Engaging your subscribers doesn’t end after your first email is sent. Follow-up emails should be an important part of your strategy, along with “welcome” emails and even additional offerings. It’s all about forming a valuable relationship with the subscriber. This can take a lot of coordinating, but thankfully email automation makes it easier. Through email services, such as HubSpot and MailChimp, you can schedule email sends or create workflows that automatically send follow-up, thank you, additional offerings, and welcome emails. As long as your content is solid, you can set it and forget it (kind of).

Another method similar to HubSpot’s workflows is creating drip email campaigns in which only subscribers that have performed an action receive additional emails or offerings. These campaigns literally “drip” information to your engaged subscribers. Drip campaigns are an excellent way to weed out uninterested subscribers and focus on qualified leads.

Strategy is Your Best Friend

 While we’ve been discussing the specifics of email marketing, it’s worthwhile to take a birds-eye-view of the topic. Your email campaign strategy should start with goal setting. Identify what problems you aim to solve for the consumer New subscribers? Remarketing to previous customers? Promoting a special sale? Outline your goals and expand from there.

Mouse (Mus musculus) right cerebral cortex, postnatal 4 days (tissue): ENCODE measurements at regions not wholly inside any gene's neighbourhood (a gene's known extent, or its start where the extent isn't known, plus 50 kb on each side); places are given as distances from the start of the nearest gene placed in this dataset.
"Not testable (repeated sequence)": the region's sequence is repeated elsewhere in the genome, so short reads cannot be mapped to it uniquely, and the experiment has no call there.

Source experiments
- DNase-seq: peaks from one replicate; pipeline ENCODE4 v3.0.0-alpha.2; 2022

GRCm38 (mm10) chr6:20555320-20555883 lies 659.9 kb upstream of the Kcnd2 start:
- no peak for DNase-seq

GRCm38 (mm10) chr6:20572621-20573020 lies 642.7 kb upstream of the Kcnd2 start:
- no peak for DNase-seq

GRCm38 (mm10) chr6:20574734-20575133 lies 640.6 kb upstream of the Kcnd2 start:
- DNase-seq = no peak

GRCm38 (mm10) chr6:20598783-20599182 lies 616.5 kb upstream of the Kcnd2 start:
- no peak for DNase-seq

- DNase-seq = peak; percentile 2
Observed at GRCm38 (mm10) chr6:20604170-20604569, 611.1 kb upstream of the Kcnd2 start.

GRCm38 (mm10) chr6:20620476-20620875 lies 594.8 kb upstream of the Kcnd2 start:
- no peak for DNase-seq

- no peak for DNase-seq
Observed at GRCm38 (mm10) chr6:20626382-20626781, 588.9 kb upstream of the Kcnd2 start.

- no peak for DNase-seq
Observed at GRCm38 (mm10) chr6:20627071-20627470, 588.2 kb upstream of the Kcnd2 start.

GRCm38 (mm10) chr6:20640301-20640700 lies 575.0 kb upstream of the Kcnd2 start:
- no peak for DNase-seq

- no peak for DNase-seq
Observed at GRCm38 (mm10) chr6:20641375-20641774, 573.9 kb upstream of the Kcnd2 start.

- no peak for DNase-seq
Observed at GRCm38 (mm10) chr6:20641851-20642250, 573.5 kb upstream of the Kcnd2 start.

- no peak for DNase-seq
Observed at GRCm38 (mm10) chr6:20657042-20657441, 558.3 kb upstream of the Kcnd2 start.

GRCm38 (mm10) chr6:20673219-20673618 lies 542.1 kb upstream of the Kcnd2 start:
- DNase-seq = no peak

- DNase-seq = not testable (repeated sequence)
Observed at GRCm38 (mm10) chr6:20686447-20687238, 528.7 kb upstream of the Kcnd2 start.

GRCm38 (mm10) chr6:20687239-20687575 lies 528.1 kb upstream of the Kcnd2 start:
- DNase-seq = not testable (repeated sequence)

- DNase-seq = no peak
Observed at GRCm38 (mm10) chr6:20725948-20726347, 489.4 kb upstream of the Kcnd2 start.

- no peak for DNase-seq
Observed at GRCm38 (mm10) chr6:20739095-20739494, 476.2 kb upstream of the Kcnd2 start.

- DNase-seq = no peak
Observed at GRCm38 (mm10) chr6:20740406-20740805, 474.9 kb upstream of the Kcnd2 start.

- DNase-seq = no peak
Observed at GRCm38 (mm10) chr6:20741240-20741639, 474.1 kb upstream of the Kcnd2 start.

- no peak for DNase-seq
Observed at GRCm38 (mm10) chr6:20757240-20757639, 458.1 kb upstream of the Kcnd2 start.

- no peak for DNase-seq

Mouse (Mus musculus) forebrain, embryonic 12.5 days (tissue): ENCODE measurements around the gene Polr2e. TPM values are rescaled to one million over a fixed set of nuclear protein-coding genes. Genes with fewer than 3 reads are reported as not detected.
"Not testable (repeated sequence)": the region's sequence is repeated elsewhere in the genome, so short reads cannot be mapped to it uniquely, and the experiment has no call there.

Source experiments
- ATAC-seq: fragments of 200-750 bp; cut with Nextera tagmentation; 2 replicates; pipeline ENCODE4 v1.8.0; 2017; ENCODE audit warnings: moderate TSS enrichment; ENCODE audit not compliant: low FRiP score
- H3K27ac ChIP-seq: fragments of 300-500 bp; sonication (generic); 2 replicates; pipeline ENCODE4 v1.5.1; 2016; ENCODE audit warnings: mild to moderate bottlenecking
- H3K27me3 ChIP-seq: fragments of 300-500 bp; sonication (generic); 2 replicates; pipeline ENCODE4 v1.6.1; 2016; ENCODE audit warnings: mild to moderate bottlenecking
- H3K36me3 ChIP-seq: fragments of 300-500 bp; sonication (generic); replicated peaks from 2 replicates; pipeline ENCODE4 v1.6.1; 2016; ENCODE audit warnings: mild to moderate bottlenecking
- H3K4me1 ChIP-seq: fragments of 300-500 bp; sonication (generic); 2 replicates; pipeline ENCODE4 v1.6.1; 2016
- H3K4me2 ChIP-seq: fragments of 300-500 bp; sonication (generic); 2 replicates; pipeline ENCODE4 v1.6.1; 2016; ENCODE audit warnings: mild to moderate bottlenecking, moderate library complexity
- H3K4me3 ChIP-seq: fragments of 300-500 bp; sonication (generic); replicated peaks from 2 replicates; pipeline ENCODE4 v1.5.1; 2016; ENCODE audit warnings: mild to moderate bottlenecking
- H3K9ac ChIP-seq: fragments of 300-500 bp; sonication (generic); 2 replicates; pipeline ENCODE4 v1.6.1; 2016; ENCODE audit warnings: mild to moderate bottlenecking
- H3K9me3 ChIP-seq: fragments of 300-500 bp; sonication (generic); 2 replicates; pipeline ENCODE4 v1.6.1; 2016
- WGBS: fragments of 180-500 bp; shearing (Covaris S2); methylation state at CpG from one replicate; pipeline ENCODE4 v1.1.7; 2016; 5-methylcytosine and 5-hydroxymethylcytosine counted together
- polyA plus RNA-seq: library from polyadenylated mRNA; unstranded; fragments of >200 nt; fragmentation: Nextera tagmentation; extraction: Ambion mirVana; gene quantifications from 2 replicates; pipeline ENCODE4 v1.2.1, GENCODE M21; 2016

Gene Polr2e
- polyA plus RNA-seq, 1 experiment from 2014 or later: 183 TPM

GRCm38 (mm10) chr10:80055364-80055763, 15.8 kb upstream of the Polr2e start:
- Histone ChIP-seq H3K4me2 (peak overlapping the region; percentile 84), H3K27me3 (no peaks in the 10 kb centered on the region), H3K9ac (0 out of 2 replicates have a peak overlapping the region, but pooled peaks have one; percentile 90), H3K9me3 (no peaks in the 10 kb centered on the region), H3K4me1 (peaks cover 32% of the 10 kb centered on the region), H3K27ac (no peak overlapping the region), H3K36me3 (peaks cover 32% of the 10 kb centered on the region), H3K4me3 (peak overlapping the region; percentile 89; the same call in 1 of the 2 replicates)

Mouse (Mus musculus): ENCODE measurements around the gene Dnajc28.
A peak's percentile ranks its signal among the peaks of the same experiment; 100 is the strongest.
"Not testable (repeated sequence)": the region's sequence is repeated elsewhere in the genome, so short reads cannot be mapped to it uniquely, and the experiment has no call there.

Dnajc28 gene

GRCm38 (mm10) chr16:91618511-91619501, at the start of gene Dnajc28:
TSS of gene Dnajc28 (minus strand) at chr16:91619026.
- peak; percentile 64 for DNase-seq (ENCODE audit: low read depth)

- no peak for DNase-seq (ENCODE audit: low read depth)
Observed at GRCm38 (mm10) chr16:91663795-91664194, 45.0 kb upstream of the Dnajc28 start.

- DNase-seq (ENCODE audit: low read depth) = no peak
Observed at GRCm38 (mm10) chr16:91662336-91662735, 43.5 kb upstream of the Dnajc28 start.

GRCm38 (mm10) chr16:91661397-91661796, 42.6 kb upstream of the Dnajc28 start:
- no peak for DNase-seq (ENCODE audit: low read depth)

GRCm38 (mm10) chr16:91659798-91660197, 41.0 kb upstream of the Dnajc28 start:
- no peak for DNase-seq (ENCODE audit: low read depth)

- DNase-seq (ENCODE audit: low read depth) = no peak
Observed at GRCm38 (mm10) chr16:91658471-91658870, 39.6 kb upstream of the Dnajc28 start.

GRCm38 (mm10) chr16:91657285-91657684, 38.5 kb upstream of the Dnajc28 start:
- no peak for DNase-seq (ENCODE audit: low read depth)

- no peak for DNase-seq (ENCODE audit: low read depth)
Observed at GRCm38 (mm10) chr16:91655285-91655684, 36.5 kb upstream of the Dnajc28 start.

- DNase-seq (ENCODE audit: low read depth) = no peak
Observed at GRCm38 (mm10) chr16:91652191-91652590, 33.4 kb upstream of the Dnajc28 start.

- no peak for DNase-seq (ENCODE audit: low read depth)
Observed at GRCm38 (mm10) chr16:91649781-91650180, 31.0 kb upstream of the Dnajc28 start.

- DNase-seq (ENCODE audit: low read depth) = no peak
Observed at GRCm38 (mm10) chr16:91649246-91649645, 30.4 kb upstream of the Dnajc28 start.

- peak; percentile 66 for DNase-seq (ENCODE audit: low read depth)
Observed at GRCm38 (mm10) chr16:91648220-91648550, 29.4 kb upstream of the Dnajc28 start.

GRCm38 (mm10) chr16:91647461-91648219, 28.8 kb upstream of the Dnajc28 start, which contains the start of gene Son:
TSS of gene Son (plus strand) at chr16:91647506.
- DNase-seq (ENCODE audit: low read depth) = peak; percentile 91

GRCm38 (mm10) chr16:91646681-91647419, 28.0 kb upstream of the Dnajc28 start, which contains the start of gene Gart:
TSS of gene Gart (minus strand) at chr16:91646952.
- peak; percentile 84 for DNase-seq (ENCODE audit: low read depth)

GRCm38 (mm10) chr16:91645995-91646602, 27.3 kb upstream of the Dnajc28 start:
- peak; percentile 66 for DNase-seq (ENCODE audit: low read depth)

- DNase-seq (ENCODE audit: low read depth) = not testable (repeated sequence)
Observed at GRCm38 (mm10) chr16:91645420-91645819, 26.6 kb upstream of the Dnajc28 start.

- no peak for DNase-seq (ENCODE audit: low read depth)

Then, determine what campaign methods or tactics you plan to use to achieve your goals. Drip, blasts, etc. In each subject line, graphic, and email body you must ensure your campaign aligns with your brand. In look, messaging, voice – everything.

A tool to help provide clarity to your strategy is mind-mapping. Mind-maps are a type of flow chart clearly defining your email strategy from the first send to conversion. This template from Aweber is a good place to start:

Collect and Analyze

 No email strategy is complete without analytics and key performance indicators (KPI) in place. Open rate, click-through-rate (CTR), responses, and unsubscribes are your main key performance indicators. Keep detailed records of these metrics, so you can compare different email performance. For instance, different subject lines can affect your open rate, so you should constantly compare and contrast every aspect of various emails. This is where A/B testing comes in handy. A/B testing allows you to better figure out what is working and what isn’t with different pieces of your email.

Cultivate Relationship, See Success

 Intention is important in email marketing. As long as your focus is on building relationships that add real, actionable value to your customers, your email strategy is off to a great start. As your strategy comes together, do your best to implement targeted segments, a solid automation plan, and informative KPIs – all wrapped up in a clear, consistent mind-map.